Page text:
During the Easter of 1916, in the middle of the Great War, a rebellion took place in Ireland which sowed the seeds for the establishment of an Irish state independent of Great Britain. A seminal event in Irish history – the equivalent of America’s 4th of July – the Easter Rising had significant implications for other imperial relationships.
Invoking the spirit of her 2.3 million “exiled children in America,” the rebels in Dublin proclaimed a new Republic one of whose role-models was the United States of America. As the Allies increasingly sought American support in continental Europe, Anglo-American relations were pressed on the Irish question and on Britain’s role in determining the fate of her small nation neighbor.
Renowned historian and Director of NYU’s Glucksman Ireland House NYU Joe Lee has observed, “No America, no New York, no Easter Rising. Simple as that.”
Glucksman Ireland House, the Center for Irish and Irish American Studies at New York University, is currently presenting a four-day program examining the American dimensions of Ireland’s 1916 Easter Rising through film screenings and a symposium featuring over twenty scholars from throughout Ireland and U.S.
The full four-day program, which began on April 19 and ends tomorrow, 22, interrogates that assertion by placing the Rising in a trans-national and trans-Atlantic setting. Twenty-two scholars, from a variety of disciplines, will excavate the ways in which the United States was an equally critical theater of war in Ireland’s journey towards independence.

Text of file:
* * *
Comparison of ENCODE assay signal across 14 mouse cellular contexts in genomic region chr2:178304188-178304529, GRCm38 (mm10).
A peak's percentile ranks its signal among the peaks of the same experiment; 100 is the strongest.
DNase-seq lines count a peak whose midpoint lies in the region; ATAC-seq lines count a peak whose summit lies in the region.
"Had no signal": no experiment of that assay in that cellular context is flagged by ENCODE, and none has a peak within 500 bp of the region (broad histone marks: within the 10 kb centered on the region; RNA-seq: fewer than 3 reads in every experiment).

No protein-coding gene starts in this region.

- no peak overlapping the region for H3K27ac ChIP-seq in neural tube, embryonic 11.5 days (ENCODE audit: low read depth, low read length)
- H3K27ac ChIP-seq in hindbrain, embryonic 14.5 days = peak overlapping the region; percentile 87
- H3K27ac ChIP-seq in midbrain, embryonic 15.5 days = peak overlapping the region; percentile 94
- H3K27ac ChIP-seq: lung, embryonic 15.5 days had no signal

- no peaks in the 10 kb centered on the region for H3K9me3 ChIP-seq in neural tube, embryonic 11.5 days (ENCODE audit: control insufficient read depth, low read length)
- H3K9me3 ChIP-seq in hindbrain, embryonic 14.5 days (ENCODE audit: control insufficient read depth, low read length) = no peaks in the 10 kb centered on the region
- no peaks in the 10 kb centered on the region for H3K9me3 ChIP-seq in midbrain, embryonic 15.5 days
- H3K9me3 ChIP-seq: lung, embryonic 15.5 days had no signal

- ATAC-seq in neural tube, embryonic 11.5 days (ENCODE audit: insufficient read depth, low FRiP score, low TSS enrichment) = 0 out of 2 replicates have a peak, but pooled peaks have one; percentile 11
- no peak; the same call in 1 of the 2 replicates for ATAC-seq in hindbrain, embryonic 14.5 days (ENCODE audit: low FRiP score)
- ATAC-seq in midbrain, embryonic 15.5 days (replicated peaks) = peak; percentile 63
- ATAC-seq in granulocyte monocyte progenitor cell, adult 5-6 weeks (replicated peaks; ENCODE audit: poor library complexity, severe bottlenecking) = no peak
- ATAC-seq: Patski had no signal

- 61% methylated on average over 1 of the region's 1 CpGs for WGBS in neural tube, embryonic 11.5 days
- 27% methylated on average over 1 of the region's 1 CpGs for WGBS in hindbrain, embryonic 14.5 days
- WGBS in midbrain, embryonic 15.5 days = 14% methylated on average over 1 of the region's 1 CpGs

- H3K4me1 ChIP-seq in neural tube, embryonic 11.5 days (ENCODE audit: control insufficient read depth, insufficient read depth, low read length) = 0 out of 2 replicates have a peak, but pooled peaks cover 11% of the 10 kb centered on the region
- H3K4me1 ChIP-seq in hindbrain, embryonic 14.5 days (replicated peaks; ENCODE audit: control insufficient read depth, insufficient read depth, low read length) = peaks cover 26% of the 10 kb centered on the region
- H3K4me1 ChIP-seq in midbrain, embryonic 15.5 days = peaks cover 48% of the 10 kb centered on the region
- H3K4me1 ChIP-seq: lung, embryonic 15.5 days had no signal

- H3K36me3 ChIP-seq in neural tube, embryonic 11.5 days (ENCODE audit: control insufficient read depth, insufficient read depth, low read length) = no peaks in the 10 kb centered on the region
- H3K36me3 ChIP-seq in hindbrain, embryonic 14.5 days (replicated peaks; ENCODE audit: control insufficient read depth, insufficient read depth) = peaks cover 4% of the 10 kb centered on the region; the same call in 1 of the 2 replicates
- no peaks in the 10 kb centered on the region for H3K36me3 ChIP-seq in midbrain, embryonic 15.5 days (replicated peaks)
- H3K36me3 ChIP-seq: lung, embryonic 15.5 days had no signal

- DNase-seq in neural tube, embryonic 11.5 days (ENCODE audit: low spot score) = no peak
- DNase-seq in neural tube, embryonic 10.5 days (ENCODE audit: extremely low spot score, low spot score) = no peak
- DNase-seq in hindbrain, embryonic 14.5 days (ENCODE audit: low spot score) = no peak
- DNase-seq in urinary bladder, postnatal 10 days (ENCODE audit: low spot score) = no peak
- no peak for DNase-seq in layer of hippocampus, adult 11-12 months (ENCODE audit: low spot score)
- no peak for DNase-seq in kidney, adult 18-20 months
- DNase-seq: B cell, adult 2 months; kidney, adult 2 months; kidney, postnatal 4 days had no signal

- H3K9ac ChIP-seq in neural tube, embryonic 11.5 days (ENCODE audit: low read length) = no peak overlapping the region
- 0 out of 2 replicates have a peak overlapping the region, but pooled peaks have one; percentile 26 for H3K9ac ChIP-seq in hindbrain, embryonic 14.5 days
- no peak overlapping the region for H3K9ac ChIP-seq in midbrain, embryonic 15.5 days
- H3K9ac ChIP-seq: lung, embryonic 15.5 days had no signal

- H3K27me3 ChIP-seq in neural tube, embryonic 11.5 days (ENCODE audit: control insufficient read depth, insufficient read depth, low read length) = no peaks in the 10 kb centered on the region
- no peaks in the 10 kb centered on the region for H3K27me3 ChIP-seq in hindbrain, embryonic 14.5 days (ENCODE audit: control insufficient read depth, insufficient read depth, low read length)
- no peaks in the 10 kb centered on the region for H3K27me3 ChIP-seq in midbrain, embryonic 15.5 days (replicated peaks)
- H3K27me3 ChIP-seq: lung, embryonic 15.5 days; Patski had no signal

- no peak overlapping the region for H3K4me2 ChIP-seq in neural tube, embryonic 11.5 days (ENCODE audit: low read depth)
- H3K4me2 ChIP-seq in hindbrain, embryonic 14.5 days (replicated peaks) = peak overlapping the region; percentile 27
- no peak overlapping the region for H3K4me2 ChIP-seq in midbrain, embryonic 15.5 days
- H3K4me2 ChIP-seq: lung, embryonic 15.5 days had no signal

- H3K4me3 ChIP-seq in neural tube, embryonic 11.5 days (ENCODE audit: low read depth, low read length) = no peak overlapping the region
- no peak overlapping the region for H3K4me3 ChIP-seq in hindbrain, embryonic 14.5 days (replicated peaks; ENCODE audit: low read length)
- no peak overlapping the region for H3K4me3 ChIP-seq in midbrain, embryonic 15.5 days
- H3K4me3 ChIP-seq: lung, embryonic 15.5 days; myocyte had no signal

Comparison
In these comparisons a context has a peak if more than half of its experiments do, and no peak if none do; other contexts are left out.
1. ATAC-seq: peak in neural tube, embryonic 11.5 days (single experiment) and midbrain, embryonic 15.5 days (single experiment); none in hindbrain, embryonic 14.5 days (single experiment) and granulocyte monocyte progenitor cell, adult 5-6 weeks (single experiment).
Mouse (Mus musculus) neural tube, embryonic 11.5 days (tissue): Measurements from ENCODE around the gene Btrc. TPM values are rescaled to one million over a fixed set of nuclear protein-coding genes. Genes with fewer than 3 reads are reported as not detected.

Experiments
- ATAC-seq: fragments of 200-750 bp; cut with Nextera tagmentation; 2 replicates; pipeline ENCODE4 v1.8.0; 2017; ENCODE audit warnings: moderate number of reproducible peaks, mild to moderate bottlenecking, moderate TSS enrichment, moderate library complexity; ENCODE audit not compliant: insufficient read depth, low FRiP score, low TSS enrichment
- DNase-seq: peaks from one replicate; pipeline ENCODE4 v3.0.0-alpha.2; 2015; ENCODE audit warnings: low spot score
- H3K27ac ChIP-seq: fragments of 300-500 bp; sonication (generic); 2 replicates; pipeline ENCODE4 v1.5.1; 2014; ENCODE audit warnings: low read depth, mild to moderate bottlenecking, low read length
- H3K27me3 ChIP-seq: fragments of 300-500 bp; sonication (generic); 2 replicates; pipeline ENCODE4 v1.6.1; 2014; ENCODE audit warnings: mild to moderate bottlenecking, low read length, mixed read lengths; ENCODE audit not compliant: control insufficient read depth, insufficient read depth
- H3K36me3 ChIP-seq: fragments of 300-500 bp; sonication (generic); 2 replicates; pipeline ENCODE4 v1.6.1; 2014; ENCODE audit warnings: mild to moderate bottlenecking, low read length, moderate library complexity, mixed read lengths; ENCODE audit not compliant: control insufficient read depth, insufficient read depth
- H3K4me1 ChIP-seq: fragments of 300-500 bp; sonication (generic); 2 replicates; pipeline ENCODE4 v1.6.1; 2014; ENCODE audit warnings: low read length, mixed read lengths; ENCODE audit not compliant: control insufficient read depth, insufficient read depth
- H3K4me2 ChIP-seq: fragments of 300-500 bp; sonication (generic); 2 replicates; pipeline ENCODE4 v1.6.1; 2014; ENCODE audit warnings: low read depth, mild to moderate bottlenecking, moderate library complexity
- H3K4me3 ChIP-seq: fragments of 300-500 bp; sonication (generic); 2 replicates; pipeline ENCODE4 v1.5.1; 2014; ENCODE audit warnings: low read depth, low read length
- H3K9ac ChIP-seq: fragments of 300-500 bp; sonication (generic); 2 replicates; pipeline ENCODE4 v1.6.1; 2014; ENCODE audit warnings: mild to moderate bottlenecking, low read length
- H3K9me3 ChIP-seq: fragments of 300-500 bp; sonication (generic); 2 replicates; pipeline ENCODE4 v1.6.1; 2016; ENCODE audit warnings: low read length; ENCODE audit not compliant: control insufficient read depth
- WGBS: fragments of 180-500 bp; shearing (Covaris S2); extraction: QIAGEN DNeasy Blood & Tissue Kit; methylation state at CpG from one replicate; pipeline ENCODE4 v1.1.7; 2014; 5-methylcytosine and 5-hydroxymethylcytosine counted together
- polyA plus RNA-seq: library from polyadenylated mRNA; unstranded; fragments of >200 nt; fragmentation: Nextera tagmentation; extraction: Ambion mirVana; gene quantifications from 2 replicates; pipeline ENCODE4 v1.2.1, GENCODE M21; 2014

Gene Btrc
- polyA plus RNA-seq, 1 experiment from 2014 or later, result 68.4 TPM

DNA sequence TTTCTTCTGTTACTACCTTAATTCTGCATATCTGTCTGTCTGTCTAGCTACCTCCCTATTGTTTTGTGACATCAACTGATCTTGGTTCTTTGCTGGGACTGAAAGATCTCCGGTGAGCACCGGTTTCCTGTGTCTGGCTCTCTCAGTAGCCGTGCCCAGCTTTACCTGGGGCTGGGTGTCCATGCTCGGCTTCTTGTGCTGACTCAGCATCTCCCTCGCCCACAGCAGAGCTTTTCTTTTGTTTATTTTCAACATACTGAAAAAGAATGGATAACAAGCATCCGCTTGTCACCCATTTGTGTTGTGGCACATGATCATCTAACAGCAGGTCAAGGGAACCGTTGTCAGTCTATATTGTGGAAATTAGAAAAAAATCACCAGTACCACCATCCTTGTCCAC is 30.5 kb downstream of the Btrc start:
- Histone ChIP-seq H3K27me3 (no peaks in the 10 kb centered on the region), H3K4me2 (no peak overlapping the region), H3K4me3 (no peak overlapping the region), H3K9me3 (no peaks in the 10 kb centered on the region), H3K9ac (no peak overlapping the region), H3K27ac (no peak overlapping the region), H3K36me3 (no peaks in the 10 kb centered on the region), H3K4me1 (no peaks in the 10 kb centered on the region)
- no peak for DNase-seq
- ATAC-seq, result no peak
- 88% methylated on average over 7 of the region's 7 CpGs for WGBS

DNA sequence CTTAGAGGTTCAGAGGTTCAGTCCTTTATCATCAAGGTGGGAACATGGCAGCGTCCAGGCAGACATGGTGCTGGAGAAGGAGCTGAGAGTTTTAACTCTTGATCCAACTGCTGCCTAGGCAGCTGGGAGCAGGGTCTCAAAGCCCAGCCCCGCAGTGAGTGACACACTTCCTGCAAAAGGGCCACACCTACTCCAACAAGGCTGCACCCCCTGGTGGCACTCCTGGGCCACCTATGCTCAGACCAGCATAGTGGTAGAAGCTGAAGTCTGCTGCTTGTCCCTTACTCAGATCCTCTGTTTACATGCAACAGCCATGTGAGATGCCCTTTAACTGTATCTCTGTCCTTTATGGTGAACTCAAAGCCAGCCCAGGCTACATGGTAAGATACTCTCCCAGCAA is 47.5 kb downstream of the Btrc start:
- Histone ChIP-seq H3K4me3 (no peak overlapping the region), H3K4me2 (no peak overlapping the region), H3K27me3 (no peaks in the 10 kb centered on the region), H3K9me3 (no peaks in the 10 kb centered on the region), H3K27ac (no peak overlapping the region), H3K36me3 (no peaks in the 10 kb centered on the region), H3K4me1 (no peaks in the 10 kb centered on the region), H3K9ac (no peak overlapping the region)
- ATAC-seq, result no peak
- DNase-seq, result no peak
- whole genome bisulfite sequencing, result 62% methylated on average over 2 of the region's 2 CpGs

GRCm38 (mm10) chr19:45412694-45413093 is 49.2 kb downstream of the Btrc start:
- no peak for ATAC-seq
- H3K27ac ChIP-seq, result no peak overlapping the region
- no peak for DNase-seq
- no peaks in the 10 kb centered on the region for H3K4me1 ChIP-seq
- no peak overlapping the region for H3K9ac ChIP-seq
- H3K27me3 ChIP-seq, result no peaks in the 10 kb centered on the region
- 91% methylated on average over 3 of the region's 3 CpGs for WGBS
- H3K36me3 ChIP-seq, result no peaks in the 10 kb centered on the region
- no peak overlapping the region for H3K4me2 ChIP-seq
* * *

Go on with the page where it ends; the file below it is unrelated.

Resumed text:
The symposium will begins today Thursday, April 2 and also runs tomorrow, Friday, April 22, at Pier A Harbor House, 22 Battery Place, New York City. As a prelude to the conference, Glucksman Ireland House NYU screened the acclaimed acclaimed docudrama “A Terrible Beauty,” followed by a Q&A with its filmmakers, on April 19 and April 20.
The symposium will conclude with a special event in Washington Square Park, New York City, tomorrow, April 22, at 7pm. The Proclamation of the Irish Republic will be read in both English and Irish, followed by a short musical program by the Glee Club of the Friendly Sons of St. Patrick. Irish actress Lisa Dwan, known for her performances of Samuel Beckett’s work, will read the Proclamation in English; she can currently be seen in Samuel Beckett Trilogy: Not I, Footfalls, Rockaby at NYU’s Skirball Center for the Performing Arts.
Full details for the programs, including ticketing, are available on the Ireland House website or by emailing firstname.lastname@example.org.
Glucksman Ireland House NYU is one of the top-ranked academic Irish Studies programs in the United States. Through innovative undergraduate and graduate academic curricula and extensive public programming, it provides access to the best in Irish and Irish American culture. Its initiatives include American Journal of Irish Studies, an extensive oral history project, and a weekly cultural affairs radio program Saturday mornings on WNYE 91.5FM.